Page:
CAPE TOWN, SOUTH AFRICA
In late winter last year I went up in the air with NAC Helicopters on their Three Bays Tour. The early morning rain had dissipated, scattered wisps of cloud were lingering on Table Mountain & Devil’s Peak, and the ocean was all frothy after being kicked up in the storm.
It was my second heli flip, the first coming 10 years ago when I spent an hour soaking up the incredible views of the Grand Canyon in the USA. That memorable flight in June 2007 was significant, of course, but nothing quite compares to seeing your home, playground and workplace from a fresh perspective.
Taking off from the heli pad adjacent to the V&A Waterfront, the scene was quickly set. Table Mountain (Hoerikwaggo) standing tall, the backdrop to the vibrant Mother City. Looking down the spine of Signal Hill, from the Lion’s Rump to its Head, and then moving slowly along the Atlantic Seaboard where the Lion’s profile is ever more significant.
North Paw & South Paw protect the granite strewn beaches of Clifton, completing the major topographical features of the iconic mountain. What really stood out was seeing the exposed granite rock on the Northwestern slopes from the sky – a perspective which really shows their extent.
Flying past Camp’s Bay and along the Twelve Apostles is when the flight took an even more significant turn as I got to see this aspect of Table Mountain for the very first time from elevation. The Northern and Eastern slopes are a typical scene when departing or arriving back at Cape Town International Airport, but the Twelve Apostles range on the Western aspect was something of a mystery.
As we flew over Llandudno, my eyes were more closely fixed on the paths on Table Mountain’s Southern extremity near Judas Peak. I was seeing the very trails I hike multiple times per week, and from this vantage, the detail was stimulating to the mind! Fresh perspectives do that!
We swooped over Suikerbossie and over Hout Bay, with the ever impressive Chapman’s Peak up ahead. The mountain slopes were covered in 18-month-old vegetation after the March 2015 fires: recovery in a good state.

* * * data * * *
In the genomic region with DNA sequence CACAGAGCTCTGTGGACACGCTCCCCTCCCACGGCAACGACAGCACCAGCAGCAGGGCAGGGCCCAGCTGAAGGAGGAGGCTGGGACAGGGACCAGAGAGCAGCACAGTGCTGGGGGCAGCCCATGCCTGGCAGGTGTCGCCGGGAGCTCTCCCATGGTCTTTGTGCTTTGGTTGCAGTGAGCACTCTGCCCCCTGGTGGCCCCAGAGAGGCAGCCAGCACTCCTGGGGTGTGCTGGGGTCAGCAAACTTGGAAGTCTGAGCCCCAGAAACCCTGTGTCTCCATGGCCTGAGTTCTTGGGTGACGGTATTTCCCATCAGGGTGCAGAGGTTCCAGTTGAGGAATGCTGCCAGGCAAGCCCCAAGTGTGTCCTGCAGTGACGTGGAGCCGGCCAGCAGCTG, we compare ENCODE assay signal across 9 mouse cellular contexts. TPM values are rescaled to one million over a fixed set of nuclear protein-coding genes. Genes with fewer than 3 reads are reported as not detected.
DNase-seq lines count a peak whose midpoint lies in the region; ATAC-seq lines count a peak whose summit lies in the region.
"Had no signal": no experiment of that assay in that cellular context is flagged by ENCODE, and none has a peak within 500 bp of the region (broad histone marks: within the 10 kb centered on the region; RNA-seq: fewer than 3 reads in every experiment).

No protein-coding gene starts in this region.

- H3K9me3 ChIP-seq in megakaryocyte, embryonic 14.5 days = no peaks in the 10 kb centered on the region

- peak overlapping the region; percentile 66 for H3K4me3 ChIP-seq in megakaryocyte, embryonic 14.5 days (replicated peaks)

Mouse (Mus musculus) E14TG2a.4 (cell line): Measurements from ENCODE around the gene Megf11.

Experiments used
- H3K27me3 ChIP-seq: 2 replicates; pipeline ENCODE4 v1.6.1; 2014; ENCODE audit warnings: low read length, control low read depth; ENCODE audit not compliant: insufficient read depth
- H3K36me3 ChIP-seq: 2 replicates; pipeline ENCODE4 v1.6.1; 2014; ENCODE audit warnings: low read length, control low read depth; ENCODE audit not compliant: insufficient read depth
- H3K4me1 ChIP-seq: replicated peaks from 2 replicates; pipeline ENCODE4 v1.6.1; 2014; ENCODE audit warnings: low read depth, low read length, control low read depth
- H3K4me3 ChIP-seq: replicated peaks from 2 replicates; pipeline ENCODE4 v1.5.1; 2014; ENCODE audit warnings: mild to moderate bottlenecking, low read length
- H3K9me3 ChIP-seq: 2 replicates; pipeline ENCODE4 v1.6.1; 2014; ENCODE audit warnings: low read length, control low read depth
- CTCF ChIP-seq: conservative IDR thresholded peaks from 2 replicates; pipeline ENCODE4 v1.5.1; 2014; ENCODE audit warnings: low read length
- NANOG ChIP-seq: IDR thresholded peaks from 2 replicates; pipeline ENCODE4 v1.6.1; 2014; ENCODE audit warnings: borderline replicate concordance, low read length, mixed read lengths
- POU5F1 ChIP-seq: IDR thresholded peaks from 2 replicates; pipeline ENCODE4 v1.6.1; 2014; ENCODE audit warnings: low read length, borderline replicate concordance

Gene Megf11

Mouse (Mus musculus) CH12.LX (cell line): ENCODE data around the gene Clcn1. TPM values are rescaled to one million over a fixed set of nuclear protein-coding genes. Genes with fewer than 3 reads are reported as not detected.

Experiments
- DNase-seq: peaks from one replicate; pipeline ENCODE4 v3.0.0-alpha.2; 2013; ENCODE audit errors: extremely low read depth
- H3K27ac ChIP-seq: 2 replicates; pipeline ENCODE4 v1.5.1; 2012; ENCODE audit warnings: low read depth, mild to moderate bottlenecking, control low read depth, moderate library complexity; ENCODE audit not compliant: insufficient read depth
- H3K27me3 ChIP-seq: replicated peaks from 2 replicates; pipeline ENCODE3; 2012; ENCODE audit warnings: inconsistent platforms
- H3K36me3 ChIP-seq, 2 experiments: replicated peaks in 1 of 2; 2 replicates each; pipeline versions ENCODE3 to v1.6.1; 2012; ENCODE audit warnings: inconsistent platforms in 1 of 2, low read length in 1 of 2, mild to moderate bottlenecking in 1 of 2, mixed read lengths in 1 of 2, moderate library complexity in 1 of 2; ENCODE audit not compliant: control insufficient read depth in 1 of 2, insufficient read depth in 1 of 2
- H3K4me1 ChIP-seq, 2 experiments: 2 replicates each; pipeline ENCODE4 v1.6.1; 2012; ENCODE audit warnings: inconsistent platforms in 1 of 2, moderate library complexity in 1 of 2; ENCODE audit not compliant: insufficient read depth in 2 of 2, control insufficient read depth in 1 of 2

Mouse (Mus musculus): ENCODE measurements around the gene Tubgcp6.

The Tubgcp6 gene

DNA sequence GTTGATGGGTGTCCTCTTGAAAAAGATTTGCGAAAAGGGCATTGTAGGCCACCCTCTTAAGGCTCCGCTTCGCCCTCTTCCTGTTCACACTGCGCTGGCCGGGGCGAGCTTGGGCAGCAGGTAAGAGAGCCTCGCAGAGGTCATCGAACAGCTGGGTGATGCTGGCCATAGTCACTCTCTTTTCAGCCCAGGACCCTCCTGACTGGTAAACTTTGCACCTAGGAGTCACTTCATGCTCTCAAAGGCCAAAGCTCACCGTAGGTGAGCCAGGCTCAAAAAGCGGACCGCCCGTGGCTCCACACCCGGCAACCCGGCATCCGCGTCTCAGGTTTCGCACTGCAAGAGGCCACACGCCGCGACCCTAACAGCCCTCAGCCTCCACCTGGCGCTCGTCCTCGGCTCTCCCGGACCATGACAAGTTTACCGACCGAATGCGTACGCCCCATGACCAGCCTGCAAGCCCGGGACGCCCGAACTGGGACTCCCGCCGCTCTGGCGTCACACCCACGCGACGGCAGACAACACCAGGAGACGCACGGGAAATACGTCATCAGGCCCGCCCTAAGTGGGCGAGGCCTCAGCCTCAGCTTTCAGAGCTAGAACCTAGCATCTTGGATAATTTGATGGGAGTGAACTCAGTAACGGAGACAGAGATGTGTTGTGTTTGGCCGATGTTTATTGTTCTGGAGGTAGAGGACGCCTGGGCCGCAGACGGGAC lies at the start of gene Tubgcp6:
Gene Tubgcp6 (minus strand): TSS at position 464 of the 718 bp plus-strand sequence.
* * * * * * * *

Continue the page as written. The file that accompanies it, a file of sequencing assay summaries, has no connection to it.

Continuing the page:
Flying over Chapman’s Nek we then beelined for Fish Hoek Beach, which saw us cruise over the Silvermine Valley where I grew up (more on this later). A truly significant moment.
The coastal stretch of Clovelly, Kalk Bay, St James & Muizenberg is always a pleasure to drive and walk, and from the air, it reinforced just how pretty the area is!
My eyes were darting about between Elephants Eye Cave, the recently felled Tokai Plantation, the last stand of pines at Lower Tokai Park, and the Constantia Valley vineyards. While picking out the natural elements, I snapped the photo of Pollsmoor Prison – managing to get the entire complex in the shot.
Kirstenbosch National Botanical Garden came into view, flowing onto Newlands Forest where a calm Newlands Reservoir was reflecting the tall pines. Devil’s Peak is one of my favourite areas to hike: it offers such high value if you enjoy a tough adventurous day on the mountain. The finest ascent is via Mowbray Ridge and the Knife Edge, followed by scrambling over Minor Peak and then up the Direct Path to the summit – a brilliant route with stunning views and to top it off there’s hardly ever anyone else on the trail!
As one soars above Rhodes Memorial, Devil’s Peak will stand proudly between the Table Mountain plateau and Lion’s Head – the three peaks lined up uniquely. In my opinion, it is one of the most impressive scenes on this heli flip.
We swooped in over the harbour, aiming for the helipads which are positioned near the Table Bay Hotel along East Pier Road. And as with all good things, it came to an end!